It is in this positing of Supermind as the ontological foundation of superman, that Sri Aurobindo travels furthest from the western tradition of philosophy as speculative metaphysics, and brings to its disciplinary formulations a revisionary power rooted in the history of Indian thought – the subservience of thinking to intuition and experience, both in the ground of theorizing and in the goal of validation. Here we realize that even in his method of philosophizing, Sri Aurobindo sketches out a direction for the future of humanity – a trans-cultural thinking, which couples our boldest intuitions and their consequences to a power of realization through a discipline of experience. As mentioned above, this future-gazing redefinition of the scope of human identity as a dynamic self-creation, and redefinition of the role of thinking as wedded to such a notion of identity had already made its appearance in the western tradition through Nietzsche and following him, through a number of new fields of philosophy, such as phenomenology, the philosophy of experience, and ontology, the philosophy of being. But the fledgeling attempts to create new disciplinary boundaries by these fields and in a radical way, establish philosophy as an alternate or subjective science, had long been anticipated in the Indian tradition, where thought formulation of the being and becoming of man and the universe and their mutual relationship with a transcendental ground of consciousness (darshana) had always been an inseparable younger sibling of an applied psychology of experience (yoga), leading to ontological change.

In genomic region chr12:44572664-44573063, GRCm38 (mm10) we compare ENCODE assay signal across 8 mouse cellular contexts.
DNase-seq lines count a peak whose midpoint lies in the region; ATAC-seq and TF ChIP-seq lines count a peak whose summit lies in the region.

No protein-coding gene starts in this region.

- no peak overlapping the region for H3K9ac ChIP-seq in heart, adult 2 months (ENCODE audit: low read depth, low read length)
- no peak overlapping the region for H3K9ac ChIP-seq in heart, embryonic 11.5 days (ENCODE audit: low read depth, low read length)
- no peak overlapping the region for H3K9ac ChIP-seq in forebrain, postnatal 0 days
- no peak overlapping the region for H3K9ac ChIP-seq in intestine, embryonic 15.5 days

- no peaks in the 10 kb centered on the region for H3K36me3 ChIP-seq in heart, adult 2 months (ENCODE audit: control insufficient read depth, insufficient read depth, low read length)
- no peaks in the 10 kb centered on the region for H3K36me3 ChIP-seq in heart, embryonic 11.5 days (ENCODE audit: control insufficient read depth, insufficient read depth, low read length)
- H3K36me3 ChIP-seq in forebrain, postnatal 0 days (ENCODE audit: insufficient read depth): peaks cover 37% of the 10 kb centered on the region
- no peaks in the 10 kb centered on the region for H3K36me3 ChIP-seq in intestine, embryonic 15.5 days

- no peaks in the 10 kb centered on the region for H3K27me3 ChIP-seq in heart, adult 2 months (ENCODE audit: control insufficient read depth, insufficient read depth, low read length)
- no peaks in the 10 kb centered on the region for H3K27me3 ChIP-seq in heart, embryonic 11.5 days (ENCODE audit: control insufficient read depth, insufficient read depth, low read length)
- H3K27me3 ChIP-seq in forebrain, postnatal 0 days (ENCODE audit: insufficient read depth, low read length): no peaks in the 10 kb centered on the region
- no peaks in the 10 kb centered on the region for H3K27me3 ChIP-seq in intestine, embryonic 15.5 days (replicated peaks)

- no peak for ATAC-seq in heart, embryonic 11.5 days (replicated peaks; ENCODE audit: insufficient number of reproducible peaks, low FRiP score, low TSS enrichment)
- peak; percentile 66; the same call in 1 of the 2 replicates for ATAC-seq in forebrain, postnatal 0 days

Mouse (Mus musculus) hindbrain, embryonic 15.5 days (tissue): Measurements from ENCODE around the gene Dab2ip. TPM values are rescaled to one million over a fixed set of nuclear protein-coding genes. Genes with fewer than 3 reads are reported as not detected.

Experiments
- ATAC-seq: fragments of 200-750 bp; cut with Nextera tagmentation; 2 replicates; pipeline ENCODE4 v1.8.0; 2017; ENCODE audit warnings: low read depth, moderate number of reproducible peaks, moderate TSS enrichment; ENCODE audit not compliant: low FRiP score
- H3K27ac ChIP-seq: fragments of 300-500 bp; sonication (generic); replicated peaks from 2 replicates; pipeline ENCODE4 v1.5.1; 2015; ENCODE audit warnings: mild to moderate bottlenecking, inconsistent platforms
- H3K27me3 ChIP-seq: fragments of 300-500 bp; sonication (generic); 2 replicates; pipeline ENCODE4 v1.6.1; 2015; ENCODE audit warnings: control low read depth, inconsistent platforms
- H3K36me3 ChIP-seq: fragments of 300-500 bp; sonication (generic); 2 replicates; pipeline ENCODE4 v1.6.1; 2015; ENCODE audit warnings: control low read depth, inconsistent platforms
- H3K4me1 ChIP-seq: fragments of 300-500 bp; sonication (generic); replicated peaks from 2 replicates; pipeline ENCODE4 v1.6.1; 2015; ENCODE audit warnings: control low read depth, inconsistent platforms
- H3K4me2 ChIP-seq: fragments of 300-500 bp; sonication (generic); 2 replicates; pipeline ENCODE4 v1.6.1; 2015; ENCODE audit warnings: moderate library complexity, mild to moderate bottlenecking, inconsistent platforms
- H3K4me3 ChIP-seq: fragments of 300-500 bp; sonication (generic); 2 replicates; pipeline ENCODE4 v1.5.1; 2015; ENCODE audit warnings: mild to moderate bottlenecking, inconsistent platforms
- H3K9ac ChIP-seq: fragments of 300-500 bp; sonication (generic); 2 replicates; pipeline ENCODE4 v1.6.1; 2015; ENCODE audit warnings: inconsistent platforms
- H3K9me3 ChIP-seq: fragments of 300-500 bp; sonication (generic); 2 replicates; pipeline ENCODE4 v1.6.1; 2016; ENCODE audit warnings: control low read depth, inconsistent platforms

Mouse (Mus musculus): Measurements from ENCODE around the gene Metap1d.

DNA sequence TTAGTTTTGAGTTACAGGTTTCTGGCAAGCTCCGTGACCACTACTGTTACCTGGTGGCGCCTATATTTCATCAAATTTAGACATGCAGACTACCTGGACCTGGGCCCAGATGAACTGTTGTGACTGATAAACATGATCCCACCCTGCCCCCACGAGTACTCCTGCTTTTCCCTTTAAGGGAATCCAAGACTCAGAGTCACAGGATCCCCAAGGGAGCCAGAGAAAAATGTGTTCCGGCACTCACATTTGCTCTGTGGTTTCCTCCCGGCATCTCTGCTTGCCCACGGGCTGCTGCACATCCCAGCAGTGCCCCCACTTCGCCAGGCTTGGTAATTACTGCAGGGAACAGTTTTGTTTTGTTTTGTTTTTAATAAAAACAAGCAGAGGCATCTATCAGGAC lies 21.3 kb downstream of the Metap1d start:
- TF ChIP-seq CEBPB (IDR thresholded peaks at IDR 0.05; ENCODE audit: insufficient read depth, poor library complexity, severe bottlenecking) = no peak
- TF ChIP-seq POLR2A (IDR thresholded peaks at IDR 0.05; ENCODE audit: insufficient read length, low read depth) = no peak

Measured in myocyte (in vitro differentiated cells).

If Sri Aurobindo’s philosophy can be contextualized within the history of western philosophy and shown to break new ground both conceptually and methodologically there, it is equally a native of the tradition of Indian darshana and makes an equally ground-breaking contribution there, which pertains principally to the future of humanity. Heretofore, the Indian traditions of darshana and yoga had established a trenchant division between the Real and the Phenomenal, basing the first as eternally non-dual and self-conscious (Vidya) and the second as eternally fragmented and unconscious or at best, semi-conscious (Avidya). Human beings found themselves born into the unchangeable cosmic condition of Avidya but had the potential of consciousness to abandon this field of Ignorance and know themselves individually as one with or a part or participant of divine self-consciousness, Vidya. Of course, this pithy formulation hardly does justice to the complicated debates on the reality or unreality of the Avidya, the subsidiary existence, non-existence or perpetual separate existence of the human essence (atman), the impersonal (non-theistic) or personal (theistic) qualitative reality of the Vidya and of its varied possibilities of relation or lack thereof with the Avidya and the human individual (jiva), etc., which have made up the rich fabric of discourse and sectarian practice in the Indian tradition. But what Sri Aurobindo brought to this tradition is the idea of significance to the temporality of the phenomenal cosmos, Avidya, which challenged the discursive boundaries of the existing tradition, even while affirming its foundational experiences and intuitions arising from the Veda and the Vedanta. Looked at from within this tradition, Sri Aurobindo’s transcendental and evolutionary theism, provides a coherent vision of Avidya as an evolving self-representation of Vidya, marked by choice and a relational identity with the Vidya in its individual constitutents, emerging through the consolidation of a soul personality through repeated life-experience (rebirth) and arriving at the possibility of a specific embodiment of the transcendental Person in each human being. Thus the journey of the human soul from Avidya to Vidya follows both an individual and a representative cosmic trajectory, destined towards a transformation of the Avidya to a play (lila) of the self-conscious unity of the Divine Person with its infinite individualized self-representations. This is the Life Divine, an ontological change in the cosmic conditions of earthly existence, which can achieve itself only through the leverage of a power of consciousness known as Supermind, where the embodied individual exists in identity with the cosmic being and the transcendental Person in the field of the play of difference in Oneness. It must be realized that Sri Aurobindo enunciated this darshana using over 1000 pages of intuitively luminous and closely argued text in his magnum opus, The Life Divine and thus my attempt to outline his contribution in these few sentences is necessarily very inadequate. But what can be affirmed is the felicity and completeness with which all the questions of the Indian tradition are answered, the loose ends and absences demonstrated and tied and the conclusions put in place in a structure of overwhelming coherence and integrality.